Front Page of Savanna Times Journal June 25, 2015 - Scroll down for full text of article...
Text of full article by BOB WATSON
Members of the legendary Road Runners band will be celebrating their 50th anniversary of performing
together when they once again reunite at the 2015 Savanna Fireman's Ball this weekend.
The dance is scheduled for 8 p.m. to midnight Friday, June 26, in the fire station parking lot,
with gates opening at 6:30 p.m.
Tickets — $5 in advance and $6 at the door — are available from any Savanna fireman or at the fire station.
Those attending are welcome to bring their own beverages. Food and pop will be available. Lawn chairs are recommended.
All proceeds will go toward new equipment for the fire department.
Rain date is Saturday, June 27.
The band that eventually became The Road Runners began taking shape in the early to mid-1960s, according to an account by Gary Goetz on a website devoted to the band.
"The four of us, Dick (Grissinger), Joe (Sikora), Mike (Picolotti) and I (Gary Goetz) did a sock
hop at Avenue School," wrote Goetz, who resides in Las Vegas, Nev. "This was a dance for 7th and
8th graders and the band name was The Impressions, not knowing there was a group already known as
Added Goetz, "We didn't keep that name except for that first gig and we changed it to Pic and The
Road Runners. Dick had found out that a guy named Tim Hendrick had a bass and amp and he joined us
too. We practiced out at the Hendrick farm and did our first dance at the Catholic school."
In a front-page feature story on The Road Runners by Larry Stebbins in the Aug. 17, 1967, Savanna
Times-Journal, the future Savanna businessman and mayor wrote, "The well-known Savanna band plunked
its first sounds on guitar for a live audience in November 1965. The band's first appearance was at
Club Swing, a local teen gathering place. Originally there were six Road Runners and practice was
held in the back rooms of the Savanna Greenhouses."
Stebbins' story continued, "The Road Runners, comprised of Joe Sikora, 21, Dick Grissinger, 21,
Kenny French, 17, Bill (Ramsey) Mason, 16, and Gary Goetz, 16, have become a big drawing card for
area dances. The group usually plays Friday and Saturday nights, but in a week such as next they
may play four nights."
Other musicians who were part of The Road Runners over the ensuing years have included Jay Mason,
Michael Mason, Kevin Hamilton, Cathy Nichols and Charley Mason. Bill Haas was the band's manager,
During the band's four big years in the spotlight (1965-69), The Road Runners gained regional fame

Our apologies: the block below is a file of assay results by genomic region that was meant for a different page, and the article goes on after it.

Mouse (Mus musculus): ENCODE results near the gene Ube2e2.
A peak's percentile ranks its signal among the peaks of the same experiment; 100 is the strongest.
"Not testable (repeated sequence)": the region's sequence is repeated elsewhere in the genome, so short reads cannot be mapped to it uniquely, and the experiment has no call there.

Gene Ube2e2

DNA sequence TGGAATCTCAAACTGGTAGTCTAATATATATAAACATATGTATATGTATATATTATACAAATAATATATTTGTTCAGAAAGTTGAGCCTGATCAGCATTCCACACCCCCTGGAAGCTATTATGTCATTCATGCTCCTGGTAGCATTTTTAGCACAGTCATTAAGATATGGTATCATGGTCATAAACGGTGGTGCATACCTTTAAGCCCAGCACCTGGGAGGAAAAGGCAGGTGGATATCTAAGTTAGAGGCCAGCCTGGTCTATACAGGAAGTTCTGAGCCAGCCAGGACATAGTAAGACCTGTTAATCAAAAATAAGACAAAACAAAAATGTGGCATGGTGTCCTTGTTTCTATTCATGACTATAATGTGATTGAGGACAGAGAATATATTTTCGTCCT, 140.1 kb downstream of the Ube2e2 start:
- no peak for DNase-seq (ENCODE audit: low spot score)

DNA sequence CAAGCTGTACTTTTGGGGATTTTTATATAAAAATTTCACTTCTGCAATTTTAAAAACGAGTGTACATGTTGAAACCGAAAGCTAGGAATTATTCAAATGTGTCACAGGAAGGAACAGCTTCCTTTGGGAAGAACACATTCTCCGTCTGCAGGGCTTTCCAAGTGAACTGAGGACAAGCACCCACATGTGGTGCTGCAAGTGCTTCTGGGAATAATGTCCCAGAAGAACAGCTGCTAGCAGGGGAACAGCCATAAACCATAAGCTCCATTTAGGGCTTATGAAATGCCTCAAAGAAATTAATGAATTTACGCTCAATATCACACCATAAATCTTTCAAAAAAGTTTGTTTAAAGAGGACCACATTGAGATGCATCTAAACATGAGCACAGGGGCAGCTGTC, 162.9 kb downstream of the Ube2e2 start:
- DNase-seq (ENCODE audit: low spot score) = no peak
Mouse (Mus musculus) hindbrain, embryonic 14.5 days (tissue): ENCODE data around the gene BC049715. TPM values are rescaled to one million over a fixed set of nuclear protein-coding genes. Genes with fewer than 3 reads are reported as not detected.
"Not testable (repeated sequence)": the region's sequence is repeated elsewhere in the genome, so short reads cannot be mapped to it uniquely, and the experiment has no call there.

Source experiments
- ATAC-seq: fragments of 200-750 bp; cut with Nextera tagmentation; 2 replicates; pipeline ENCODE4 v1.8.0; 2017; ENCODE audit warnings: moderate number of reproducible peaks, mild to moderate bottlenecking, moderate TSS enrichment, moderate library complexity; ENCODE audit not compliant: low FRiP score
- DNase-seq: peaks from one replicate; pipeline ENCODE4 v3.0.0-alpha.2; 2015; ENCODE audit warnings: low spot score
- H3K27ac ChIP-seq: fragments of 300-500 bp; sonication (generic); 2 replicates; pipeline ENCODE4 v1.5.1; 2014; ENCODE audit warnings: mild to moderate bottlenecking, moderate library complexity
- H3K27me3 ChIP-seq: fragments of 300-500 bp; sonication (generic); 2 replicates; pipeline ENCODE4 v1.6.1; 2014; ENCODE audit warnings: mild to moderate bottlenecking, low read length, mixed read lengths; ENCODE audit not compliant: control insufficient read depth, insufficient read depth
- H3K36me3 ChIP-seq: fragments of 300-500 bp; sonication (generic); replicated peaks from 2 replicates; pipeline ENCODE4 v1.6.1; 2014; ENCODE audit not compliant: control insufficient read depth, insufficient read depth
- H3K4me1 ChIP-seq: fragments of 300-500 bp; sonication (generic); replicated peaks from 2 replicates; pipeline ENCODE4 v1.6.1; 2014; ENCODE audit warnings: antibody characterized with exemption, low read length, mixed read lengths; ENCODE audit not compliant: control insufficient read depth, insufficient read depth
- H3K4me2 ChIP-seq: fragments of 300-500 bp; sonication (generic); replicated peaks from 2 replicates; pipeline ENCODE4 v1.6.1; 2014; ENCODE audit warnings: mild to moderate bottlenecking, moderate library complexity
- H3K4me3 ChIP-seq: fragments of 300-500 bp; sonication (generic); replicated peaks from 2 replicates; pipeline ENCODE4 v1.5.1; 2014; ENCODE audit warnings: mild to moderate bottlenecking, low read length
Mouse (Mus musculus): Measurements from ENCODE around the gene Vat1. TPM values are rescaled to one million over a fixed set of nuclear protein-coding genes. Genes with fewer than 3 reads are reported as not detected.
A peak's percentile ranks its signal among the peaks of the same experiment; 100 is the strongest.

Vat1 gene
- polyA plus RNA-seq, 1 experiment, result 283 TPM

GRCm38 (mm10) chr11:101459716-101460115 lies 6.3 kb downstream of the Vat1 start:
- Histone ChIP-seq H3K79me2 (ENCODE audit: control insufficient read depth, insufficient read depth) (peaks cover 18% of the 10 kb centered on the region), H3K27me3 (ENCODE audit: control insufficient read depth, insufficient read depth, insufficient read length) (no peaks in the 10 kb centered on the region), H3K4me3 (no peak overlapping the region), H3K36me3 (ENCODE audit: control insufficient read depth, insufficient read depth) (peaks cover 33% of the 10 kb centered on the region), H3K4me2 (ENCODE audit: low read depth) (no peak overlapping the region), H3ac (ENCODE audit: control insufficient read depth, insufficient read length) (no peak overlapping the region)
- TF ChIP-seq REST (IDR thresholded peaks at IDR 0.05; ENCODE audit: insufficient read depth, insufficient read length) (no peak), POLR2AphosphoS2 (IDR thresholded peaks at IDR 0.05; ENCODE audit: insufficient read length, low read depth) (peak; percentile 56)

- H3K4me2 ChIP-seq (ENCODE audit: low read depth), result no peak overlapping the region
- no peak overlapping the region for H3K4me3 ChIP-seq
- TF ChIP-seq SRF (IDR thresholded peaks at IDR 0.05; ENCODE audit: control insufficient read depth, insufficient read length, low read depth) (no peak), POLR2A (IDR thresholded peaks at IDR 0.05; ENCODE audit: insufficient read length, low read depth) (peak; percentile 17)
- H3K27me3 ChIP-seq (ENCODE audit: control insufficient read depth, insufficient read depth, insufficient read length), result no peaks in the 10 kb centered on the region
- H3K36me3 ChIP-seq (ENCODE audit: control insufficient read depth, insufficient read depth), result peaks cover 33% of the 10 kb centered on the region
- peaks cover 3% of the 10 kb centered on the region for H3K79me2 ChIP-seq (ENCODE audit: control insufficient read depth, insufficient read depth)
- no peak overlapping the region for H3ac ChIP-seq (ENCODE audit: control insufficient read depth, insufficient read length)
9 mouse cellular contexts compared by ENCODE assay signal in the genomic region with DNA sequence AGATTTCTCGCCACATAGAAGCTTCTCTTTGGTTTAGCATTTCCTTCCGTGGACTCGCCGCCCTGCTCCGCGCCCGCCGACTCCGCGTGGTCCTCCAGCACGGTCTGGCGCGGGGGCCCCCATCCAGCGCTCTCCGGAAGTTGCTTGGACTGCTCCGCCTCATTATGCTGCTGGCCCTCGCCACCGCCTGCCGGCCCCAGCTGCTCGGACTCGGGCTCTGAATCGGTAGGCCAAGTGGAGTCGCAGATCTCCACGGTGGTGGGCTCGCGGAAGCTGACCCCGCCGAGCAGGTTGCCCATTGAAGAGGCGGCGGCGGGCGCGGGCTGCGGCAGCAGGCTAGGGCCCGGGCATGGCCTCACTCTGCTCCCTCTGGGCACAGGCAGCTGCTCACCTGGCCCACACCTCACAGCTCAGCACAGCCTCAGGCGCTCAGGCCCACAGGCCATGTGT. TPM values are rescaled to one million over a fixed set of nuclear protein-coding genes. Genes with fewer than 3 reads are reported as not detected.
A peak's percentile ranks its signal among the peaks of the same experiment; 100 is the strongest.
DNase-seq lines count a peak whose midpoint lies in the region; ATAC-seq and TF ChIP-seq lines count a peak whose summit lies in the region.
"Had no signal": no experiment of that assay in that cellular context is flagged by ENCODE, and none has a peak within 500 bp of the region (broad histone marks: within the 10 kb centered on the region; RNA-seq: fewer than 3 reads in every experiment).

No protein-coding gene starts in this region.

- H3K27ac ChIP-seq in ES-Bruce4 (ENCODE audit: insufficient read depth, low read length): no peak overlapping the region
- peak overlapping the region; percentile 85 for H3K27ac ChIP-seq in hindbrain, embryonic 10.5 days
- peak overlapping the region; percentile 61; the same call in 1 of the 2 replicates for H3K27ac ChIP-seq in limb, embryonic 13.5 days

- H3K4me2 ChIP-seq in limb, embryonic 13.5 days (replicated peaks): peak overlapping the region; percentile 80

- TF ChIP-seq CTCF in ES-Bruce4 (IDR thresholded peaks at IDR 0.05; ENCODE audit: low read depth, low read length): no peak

when they captured first place in "Showdown A Go-Go," a weekly presentation on WQAD Channel 8 in
The Road Runners reunited for a couple of performances in the summer of 1971 in Savanna, one at
Mix's Tap followed by a Sunday afternoon outdoor performance at the Golden Hi-Point.
The band also reunited in the early 1980s for one performance at the former Quinn's Restaurant in
Mount Carroll and then began playing annually at the Savanna Fireman's Ball in the mid-1990s.
"I just love to play, I could play drums from 6 p.m. to 6 a.m." said long-time drummer Grissinger
during a lunch interview last week, where he was joined by Sikora and Picolotti.
"I'm Carroll County's only one-legged drummer," joked Grissinger, 69, referring to a motorcycle
accident 50 years ago that resulted in the loss of his right leg. He added that he named the band
after one of his favorite cartoon characters, Road Runner.
All three men said they very much look forward to playing every summer at the Savanna Fireman's
Ball, noting that band members arrive in town early in the week of the show and practice at
Grissinger's house three or four nights before the performance.
"It comes back pretty quickly," said Sikora, 68, who admitted he would not have predicted the Road
Runners would still be playing in the 21st century. "We were all good friends."
They have fond memories of playing at The Den in Savanna and the old Farm Bureau Hall in Mount
Carroll. Sikora recalled that they were paid $350 a night for playing at the old Farm Bureau Hall,
while other bands were getting $75 to $100. Admission was $1 per person.
Asked about their staying power over five decades, Sikora, who lives in Clinton, Iowa, said a
friend described The Road Runners' music as "a wave of original sound that comes across the crowd
as soon as we start playing."
Asked how long The Road Runners will continue to play at the Savanna Fireman's Ball, Grissinger
said, "As long as the guys' health is good, we'll still be playing."